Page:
member of the Tibeto-Burman subfamily of the Sino-Tibetan family of languages (see Sino-Tibetan languages
). It is spoken by 5 million people in the Tibet autonomous region and the Qinghai and Gansu provinces of China and in Bhutan, Nepal, the Indian state of Sikkim, and part of Kashmir. There are a number of dialects. Tibetan tends to be monosyllabic and to lack inflection. Word order is, therefore, very important. Tibetan is also tonal, having six tones in all: short high, long high, short low, long low, high falling, and low falling. A system of writing that is a syllabary was devised for Tibetan in the 7th cent. AD and is derived ultimately from the northern Gupta alphabet of India, which, in turn, is a descendant of a Semitic script. Tibetan is written from left to right.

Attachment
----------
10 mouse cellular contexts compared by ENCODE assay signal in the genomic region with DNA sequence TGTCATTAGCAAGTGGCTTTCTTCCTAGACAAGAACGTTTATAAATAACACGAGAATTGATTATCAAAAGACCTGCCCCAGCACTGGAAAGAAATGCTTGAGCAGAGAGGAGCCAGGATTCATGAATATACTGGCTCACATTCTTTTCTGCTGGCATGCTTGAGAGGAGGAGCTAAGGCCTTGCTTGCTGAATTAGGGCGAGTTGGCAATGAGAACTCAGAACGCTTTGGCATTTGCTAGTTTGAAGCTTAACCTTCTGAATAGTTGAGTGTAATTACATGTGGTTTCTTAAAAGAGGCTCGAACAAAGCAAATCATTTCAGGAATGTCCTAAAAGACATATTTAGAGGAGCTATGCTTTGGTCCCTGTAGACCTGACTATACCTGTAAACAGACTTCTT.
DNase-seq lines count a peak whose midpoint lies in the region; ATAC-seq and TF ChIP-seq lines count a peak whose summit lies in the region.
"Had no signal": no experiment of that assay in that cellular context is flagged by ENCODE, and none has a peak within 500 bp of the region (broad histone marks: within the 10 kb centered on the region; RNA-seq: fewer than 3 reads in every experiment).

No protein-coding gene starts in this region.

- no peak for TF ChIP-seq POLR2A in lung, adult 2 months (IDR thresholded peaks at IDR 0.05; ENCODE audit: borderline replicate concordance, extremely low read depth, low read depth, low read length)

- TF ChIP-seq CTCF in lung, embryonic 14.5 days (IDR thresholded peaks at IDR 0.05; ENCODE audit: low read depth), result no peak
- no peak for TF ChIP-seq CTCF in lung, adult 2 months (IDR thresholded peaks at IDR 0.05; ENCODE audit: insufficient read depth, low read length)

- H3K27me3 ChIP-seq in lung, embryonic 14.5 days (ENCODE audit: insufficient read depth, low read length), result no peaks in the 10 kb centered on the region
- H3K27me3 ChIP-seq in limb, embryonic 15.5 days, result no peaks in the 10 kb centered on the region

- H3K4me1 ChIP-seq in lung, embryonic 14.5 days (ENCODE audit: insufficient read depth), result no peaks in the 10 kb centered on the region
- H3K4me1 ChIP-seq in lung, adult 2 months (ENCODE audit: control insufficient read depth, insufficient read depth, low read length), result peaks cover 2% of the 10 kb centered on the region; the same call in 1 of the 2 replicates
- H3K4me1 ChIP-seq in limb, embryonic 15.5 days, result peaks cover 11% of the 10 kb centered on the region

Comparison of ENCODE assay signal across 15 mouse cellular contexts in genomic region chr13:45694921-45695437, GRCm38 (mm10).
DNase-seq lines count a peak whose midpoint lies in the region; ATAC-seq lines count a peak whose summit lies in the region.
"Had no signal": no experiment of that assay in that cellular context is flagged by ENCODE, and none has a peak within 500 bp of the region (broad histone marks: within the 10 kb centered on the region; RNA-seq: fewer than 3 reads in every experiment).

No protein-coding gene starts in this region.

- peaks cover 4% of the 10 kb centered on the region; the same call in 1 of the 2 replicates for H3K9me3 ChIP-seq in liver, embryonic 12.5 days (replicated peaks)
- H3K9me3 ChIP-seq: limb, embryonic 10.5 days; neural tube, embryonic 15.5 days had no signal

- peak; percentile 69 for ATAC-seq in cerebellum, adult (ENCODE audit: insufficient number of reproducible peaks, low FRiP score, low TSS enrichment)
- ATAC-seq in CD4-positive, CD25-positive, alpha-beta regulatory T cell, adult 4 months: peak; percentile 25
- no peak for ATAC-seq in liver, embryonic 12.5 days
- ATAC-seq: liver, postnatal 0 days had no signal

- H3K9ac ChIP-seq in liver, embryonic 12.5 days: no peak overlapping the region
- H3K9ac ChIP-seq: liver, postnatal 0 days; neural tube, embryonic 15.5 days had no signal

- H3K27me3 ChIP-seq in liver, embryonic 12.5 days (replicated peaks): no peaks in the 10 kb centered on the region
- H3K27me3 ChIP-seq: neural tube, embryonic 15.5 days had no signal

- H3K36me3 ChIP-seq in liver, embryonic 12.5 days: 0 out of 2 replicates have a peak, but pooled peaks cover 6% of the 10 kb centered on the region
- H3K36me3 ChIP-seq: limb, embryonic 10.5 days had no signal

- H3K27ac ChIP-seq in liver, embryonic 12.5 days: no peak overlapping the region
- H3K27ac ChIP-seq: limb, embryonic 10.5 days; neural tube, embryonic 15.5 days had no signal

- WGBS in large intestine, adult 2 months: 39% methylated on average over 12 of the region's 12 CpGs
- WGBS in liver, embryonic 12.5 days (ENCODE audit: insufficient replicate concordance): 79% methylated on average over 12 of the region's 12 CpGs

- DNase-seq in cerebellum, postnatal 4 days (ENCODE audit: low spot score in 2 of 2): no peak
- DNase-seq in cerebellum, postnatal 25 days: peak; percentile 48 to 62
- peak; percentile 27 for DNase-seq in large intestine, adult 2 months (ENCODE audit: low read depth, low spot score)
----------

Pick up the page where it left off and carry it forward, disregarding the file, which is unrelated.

See H. N. von Koerber, Morphology of the Tibetan Language (c.1935); S. C. Das, An Introduction to the Grammar of the Tibetan Language (repr. 1972); G. N. Roerich and L. P. Lhalungpa, Textbook of Colloquial Tibetan (2d rev. ed. 1973).
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